For These Rideshare Startups, Employer Brand Is Consumer Brand

For These Rideshare Startups, Employer Brand Is Consumer Brand

The rideshare service Uber and its main competitor Lyft have both been embroiled in controversy (and lawsuits) over their treatment of drivers, with critics alleging that these companies are violating the drivers’ rights as employees. Uber and Lyft, of course, counter that the drivers are not employees at all but rather independent contractors, and reclassifying them as employees would be fatally disruptive to their business models. Some other players in this market, however, have seen opportunity in these controversies; Juno and TappCar, Jordan Pearson writes at Motherboard, are using what they say are much more employee-friendly policies as a selling point—marketing themselves, in Pearson’s phrasing, as “the fair trade coffee to Uber’s Costco brand beans.” In other words, these are companies using their employer brand to bolster their consumer-facing brand. Pearson wonders, however, whether these more “ethical” alternatives are economically viable:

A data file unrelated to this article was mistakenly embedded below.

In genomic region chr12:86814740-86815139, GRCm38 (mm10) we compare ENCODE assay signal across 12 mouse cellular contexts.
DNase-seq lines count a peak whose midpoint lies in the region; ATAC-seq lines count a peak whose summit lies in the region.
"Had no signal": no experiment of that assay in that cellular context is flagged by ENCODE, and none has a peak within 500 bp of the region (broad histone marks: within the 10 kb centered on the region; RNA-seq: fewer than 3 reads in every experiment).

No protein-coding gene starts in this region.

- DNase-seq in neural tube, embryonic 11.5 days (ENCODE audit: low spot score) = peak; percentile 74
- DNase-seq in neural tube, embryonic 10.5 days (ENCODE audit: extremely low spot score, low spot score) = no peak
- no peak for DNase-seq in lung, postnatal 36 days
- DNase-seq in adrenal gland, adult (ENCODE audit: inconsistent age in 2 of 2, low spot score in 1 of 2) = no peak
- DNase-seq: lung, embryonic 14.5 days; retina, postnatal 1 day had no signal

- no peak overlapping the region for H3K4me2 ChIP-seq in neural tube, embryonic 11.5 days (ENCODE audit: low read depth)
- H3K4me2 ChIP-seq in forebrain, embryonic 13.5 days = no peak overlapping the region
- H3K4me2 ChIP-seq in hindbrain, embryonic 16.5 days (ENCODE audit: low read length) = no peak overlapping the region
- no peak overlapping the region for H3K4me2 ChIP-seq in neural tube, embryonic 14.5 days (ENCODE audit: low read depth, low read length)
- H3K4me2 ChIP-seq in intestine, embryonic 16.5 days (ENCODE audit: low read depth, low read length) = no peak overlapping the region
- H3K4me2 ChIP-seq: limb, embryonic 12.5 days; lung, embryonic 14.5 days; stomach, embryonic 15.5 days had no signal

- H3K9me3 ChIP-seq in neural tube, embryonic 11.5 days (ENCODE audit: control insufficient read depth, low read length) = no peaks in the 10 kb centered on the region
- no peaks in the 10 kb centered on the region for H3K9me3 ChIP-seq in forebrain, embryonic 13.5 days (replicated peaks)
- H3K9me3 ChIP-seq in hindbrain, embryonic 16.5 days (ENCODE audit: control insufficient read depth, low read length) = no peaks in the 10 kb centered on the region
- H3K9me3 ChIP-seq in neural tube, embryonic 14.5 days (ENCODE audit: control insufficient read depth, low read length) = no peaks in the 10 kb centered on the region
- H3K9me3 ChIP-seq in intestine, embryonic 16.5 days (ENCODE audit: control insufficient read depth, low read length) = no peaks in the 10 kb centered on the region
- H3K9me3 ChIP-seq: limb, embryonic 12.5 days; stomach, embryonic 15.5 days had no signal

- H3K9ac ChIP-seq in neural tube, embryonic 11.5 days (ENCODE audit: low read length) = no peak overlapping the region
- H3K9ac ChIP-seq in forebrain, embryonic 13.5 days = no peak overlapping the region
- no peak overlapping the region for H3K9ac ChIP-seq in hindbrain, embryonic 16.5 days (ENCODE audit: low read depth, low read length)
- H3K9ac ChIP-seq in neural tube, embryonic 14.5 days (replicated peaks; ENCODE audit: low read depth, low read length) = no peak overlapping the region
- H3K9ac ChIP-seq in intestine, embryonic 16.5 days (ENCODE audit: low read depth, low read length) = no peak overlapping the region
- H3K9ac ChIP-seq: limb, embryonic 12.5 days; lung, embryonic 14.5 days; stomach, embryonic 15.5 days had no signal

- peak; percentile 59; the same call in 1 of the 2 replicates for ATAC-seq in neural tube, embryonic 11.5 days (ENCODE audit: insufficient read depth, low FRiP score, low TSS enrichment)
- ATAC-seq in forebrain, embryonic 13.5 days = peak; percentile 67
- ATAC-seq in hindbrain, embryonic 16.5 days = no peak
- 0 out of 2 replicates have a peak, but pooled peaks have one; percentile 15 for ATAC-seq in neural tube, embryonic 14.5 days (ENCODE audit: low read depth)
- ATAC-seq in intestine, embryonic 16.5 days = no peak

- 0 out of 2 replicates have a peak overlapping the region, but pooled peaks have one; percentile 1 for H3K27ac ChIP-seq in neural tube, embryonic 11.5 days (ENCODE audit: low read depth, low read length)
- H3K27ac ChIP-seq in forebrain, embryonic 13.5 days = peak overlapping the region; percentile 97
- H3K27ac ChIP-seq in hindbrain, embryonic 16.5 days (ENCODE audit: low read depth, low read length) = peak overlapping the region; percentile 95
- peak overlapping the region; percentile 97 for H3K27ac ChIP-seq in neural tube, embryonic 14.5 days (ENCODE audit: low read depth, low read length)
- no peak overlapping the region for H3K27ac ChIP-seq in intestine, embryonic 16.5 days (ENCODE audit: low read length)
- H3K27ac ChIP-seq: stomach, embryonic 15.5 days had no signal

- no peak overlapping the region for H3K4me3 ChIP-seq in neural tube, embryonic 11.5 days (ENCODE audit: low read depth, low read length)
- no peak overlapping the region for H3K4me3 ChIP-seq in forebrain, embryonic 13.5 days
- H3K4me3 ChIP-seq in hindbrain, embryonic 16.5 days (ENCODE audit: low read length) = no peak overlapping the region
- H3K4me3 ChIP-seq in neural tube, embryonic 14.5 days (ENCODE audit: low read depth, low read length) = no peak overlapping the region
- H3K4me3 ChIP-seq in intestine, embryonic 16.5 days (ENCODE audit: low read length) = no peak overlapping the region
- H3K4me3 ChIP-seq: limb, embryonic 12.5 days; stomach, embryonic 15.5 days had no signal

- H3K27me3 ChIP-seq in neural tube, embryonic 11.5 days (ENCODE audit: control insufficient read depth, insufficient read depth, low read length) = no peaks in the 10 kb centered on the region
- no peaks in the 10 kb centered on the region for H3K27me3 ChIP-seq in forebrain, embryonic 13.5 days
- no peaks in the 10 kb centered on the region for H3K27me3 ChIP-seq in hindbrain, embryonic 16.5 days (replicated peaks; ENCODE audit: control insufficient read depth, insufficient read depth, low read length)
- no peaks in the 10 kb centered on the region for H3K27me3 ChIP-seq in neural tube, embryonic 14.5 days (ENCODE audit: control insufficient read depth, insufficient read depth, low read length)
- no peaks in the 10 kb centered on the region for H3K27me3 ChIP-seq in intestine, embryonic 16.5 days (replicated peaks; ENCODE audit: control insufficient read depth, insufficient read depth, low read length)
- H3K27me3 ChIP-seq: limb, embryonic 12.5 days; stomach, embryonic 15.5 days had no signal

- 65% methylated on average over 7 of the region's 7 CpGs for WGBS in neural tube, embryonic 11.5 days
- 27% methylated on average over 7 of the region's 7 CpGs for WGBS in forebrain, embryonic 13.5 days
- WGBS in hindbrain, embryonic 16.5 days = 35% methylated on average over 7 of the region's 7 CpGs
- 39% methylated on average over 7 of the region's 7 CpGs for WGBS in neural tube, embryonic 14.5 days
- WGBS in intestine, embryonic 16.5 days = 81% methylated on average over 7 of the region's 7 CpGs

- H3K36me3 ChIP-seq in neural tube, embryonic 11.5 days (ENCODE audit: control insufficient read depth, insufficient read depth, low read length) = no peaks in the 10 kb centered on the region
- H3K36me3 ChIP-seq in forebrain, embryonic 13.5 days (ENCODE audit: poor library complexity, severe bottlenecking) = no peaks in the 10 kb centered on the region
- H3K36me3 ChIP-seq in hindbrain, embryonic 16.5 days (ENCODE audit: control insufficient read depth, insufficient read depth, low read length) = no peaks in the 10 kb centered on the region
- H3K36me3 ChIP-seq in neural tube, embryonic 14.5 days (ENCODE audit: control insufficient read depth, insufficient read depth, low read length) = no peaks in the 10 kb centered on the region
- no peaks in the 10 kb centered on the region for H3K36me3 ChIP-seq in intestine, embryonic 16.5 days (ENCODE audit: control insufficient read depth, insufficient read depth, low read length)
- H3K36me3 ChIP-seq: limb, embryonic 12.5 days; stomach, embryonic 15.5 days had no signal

TappCar spokesperson Pascal Ryffel, perhaps unsurprisingly, doesn’t see things this way. His company is in the final stages of arriving at a collective bargaining agreement with a union represented by the Teamsters, he told me. “Anyone who doesn’t like a union often says that it becomes unprofitable for a private company to be unionized,” Ryffel said. “It’s the same argument that’s used by companies like Walmart. I think it’s a spurious argument.”

To TappCar, the appeal of a unionized workforce is two-fold. First, unionization and a more driver-focused environment will attract better drivers. Second, better drivers will result in a better customer experience, which will translate into more business.

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